PER GAME

14.3

1.2

3.8

0.305

0.6

2.1

0.293

0.5

1.7

0.319

0.2

0.2

0.8

0.2

1.1

1.3

0.6

0.4

0.2

0.4

1

3.1

PER 36

MP

FG / 36

FGA / 36

3P / 36

3PA / 36

2P / 36

2PA / 36

FT / 36

FTA / 36

ORB / 36

DRB / 36

TRB / 36

AST / 36

STL / 36

BLK / 36

TOV / 36

PF / 36

PTS / 36

1001

2.9

9.6

1.5

5.3

1.4

4.3

0.4

0.5

0.4

2.8

3.2

1.4

1

0.6

1

2.6

7.8

ADVANCED

G

PER

eFG%

TS%

3PAr

FTr

ORB%

DRB%

TRB%

AST%

STL%

BLK%

TOV%

OWS

DWS

WS

WS/48

OBPM

DBPM

BPM

VORP

USG%

70

4.2

0.385

0.398

0.553

0.056

1.3

8.7

5

5.5

1.5

1.4

9.3

-1.2

0.4

-0.8

-0.036

-4.3

-1.9

-6.1

-1

13.5

Synopsis:

Rashad Vaughn is a shooter. Shooter's shoot. And Rashad Vaughn did shoot...except not very well. Like, at all. Over half his shots were threes (that's good!), but less than a third of his threes actually went in (that's bad.) He also showed some significant defensive improvement as the year progressed (that's good!), but his benchmark was as low as the limbo bar goes (that's bad.)

Vaughn had a bad rookie season by any measure, and attributed some of his struggles to the fabled "rookie wall". All of this is perfectly reasonable from the second-youngest player selected in the 2015 NBA Draft. If you want to scour for positives, you can look at the number of games and amount of minutes Rashad played, and how well that will figure into his professional development as he enters his first NBA offseason.

Brew Hoop Staff Grades:

Offense Defense Improvement Fit Going Forward Overall Season
2.17 4.50 4.33 6.00 3.17

Frank says: In theory, Vaughn is precisely the kind of rotation shooter/scorer a team like the Bucks can use, especially if he can prove adept at guarding both guard positions. But no team needs a guy who shoots 30% from the field, meaning there's a mountain to climb before theory matches practice.

Mitchell says: He's, what, 20 years old? He'll be fine.

Miles Plumlee

Statistical Recap:

Miles Plumlee

MP/G

FG/G

FGA/G

FG%

3P/G

3PA/G

3P%

2P/G

2PA/G

2P%

FT/G

FTA/G

FT%

ORB/G

DRB/G

TRB/G

AST/G

STL/G

BLK/G

TOV/G

PF/G

PTS/G

PER GAME

14.3

2.3

3.8

0.601

0

0

n/a

2.3

3.8

0.601

0.6

1

0.576

1.5

2.3

3.8

0.3

0.3

0.8

0.7

1.2

5.1

PER 36

MP

FG / 36

FGA / 36

3P / 36

3PA / 36

2P / 36

2PA / 36

FT / 36

FTA / 36

ORB / 36

DRB / 36

TRB / 36

AST / 36

STL / 36

BLK / 36

TOV / 36

PF / 36

PTS / 36

870

5.8

9.6

0

0

5.8

9.6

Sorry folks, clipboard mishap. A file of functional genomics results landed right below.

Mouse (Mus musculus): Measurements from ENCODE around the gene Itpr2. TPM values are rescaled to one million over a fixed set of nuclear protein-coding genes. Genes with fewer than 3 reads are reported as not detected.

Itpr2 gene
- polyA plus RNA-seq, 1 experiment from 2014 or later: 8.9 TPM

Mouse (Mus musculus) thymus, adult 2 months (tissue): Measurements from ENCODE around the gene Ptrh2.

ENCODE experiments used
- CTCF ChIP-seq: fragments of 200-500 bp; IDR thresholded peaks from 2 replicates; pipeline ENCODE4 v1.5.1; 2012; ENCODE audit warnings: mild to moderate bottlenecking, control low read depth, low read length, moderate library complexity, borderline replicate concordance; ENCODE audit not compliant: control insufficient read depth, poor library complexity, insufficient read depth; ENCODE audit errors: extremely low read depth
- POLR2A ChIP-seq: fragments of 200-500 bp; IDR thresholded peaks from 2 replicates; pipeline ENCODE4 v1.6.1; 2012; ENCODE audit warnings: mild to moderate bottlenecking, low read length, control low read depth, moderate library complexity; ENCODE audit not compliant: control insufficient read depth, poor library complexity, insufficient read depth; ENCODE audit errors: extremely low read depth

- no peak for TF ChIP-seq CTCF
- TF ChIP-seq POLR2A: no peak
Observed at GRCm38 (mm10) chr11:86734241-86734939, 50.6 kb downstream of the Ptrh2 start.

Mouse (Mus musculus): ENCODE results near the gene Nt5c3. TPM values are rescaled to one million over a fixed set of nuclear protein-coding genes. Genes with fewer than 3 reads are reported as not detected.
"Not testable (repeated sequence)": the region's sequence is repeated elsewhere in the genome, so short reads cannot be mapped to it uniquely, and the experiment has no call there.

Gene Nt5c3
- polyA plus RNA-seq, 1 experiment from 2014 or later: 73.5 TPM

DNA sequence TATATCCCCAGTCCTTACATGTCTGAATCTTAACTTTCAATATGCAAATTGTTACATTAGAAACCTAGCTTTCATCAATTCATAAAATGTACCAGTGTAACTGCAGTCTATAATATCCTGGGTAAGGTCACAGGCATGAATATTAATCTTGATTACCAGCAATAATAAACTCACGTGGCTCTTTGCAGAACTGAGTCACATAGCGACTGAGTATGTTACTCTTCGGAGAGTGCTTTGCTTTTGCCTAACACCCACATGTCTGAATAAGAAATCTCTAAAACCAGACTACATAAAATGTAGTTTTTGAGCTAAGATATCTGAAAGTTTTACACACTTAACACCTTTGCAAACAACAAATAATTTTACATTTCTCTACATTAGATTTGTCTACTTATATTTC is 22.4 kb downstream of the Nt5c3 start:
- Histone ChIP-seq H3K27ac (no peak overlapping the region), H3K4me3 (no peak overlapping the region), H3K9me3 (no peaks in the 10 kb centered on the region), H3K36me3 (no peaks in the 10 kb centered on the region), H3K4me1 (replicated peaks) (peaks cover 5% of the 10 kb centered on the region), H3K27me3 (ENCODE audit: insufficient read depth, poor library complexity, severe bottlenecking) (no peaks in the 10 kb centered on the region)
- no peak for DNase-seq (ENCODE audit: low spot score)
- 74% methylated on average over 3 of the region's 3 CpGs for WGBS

1.4

2.4

3.9

5.7

9.6

0.7

0.9

2.1

1.7

3

13

ADVANCED

G

PER

eFG%

TS%

3PAr

FTr

ORB%

DRB%

TRB%

AST%

STL%

BLK%

TOV%

OWS

DWS

WS

WS/48

OBPM

DBPM

BPM

VORP

USG%

61

17.4

0.601

0.606

0

0.253

12.5

18

15.2

2.9

1.2

4.9

13.4

1.4

0.8

2.2

0.124

-1.4

-0.4

-1.8

0

15.5

Synopsis:

Plumlee was a somewhat pleasant surprise this season, moving well on the court while staying out of the way, and developing a nice chemistry with Giannis in the half-court offense. He isn't a particularly impressive player by the numbers, but his game is very utilitarian: Plumlee does the things that need to be done, and does them somewhat well.

Anything beyond that, though, and Plumlee is out of his depth. A one-time starter in Phoenix, Plumlee is a great leaper who leaps too much, or too early, or too late, all too often. He has no ball skills or shooting range to speak of, and while he doesn't grind the offense to a halt, he doesn't offer much more than a ball swing or a hard rim run.

He's good. He might be a late bloomer and turn out to be really good, and he already knows his role (which is sometimes half the battle!). But entering restricted free agency, how much are the Bucks willing to pony up to see where his career takes him?

Brew Hoop Staff Grades:

Offense Defense Improvement Fit Going Forward Overall Season
5.50 6.00 6.50 6.83 6.33

Mitchell says: Plumlee got better at doing two things this year: going up and getting the ball (rebounding and finishing lobs) and staying the hell out of the way on offense (low usage). Post-ASB Plumlee showed how well (in relative terms) the Bucks work with a mobile big who catches lobs on one side and protects the rim on the other. His super-low usage and well-defined role make him a great fit going forward...depending on how the Monroe situation shakes out.

Eric N says: Dude is the definition of "okay". 6's across the board for him.

This is a step up from our previous installments (in terms of excitement), but each player has a fair question facing them right now. Will Miles Plumlee get to stick around in Milwaukee? Will Rashad Vaughn shake off a rough rookie campaign and turn into our version of Gary Harris (h/t to Frank for the comparison)? Is John Henson sneaky-good, sneaky-bad, or sneaky at all? Hopefully, 2016-17 is telling for all three players.

Disagree with any of our takes? Do you see a grade that just doesn't make sense to you? Leave it in the comments!